How to add your ID to Google Wallet

The smartphone revolution has been something of a mixed blessing. On one hand, you have kids stealing cars for TikTok likes, and on the other hand, you have really useful apps that make your life just that little bit better (just like these cool camera phones can help you take better pictures). One such app is Google Wallet which allows you to securely digitize many of the cards in your wallet as well as concert and sporting event tickets.

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Until recently it wasn’t possible to place your driver’s license in your Google Wallet, but now you can if you live in Maryland. Even if you don’t live in Maryland, there’s a good chance Google Wallet will support your state soon as half of the country has implemented a mobile ID program or is implementing one.


How to add your ID to Google Wallet

Adding your ID or driving license is a little more complicated than adding a loyalty card to your wallet.

  1. Open Google Wallet.
  2. Faucet Add to portfolio.

  3. To select identity card from the list of options.
  4. Choose the state ID to add to your wallet (only Maryland is currently available).

  5. Verify your ID by scanning front and back.
  6. Record a short video to prove you own the phone and ID.
  7. Submit your application.

According to Google, your ID should be verified within minutes.

What can you do with your digital ID?

Not much, it seems. At least not yet anyway. According to the Maryland Motor Vehicle Administration, your digital driver’s license can only be used at a limited number of airports across the country, and even then, you still need to have your physical ID with you in case of problems with scanning the device.

Other states have issued their own digital ID programs, with Colorado and Arizona leading the way in terms of functionality and degree of acceptance. Both states allow you to use your Mobile ID in businesses, law enforcement, and state agencies, although in both cases, accepting Mobile IDs is voluntary. Georgia is very similar to Maryland in that their Mobile ID program is only usable at TSA checkpoints at airports.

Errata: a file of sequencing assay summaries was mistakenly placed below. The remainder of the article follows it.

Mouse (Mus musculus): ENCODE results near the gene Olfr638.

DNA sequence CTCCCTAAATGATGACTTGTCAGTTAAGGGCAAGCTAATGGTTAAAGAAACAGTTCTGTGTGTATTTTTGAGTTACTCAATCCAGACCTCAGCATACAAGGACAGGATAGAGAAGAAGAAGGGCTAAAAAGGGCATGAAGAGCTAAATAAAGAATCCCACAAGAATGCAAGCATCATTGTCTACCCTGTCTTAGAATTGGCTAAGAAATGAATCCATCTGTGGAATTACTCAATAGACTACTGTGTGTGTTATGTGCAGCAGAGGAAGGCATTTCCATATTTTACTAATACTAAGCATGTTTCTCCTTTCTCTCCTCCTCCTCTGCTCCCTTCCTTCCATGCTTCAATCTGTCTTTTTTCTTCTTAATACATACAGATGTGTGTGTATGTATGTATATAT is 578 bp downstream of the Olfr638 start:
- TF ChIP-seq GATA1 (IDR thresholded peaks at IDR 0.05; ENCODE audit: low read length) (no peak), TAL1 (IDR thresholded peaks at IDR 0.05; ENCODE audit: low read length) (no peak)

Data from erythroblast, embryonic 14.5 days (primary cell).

What’s next for Mobile ID?

It’s hard to tell what the future holds for any new technology, and digital identification is no exception. In the end, it’s about acceptance. As it stands, each state has its own electronic infrastructure for managing IDs, how they can be used, and how their information can be verified, and this is a major obstacle to widespread adoption. It’s one thing for your Colorado digital ID to be valid at traffic stops in certain Colorado locations. However, it’s another thing for your digital driver’s license to be valid across state lines.

This problem is insurmountable as things stand now, but a change may be on the way. The Real ID Act has been in the works since 2005. While its primary purpose is to increase the security of state-issued IDs for accessing federal facilities and boarding aircraft, it also requires states to share their ID databases with each other. Not all states are on board with sharing their databases, and until major holdouts like California, New York, and Texas decide to join them, digital IDs will likely remain a local phenomenon.

Keep your driving license in your phone!

If the technology takes off, it can be used in many creative ways. Instead of showing your driver’s license or ID (and address) to the creepy bartender, you simply wave your phone at an NFC reader. Likewise, with job applications. An employer doesn’t need to know where you live to know if you’re fit to work.

For now, this is all a pipe dream, but the technological groundwork has been laid, so don’t be surprised if your state ID is next added to Google Wallet. And if you’re having trouble getting Google Wallet to work for you, check out our guide on how to fix it!

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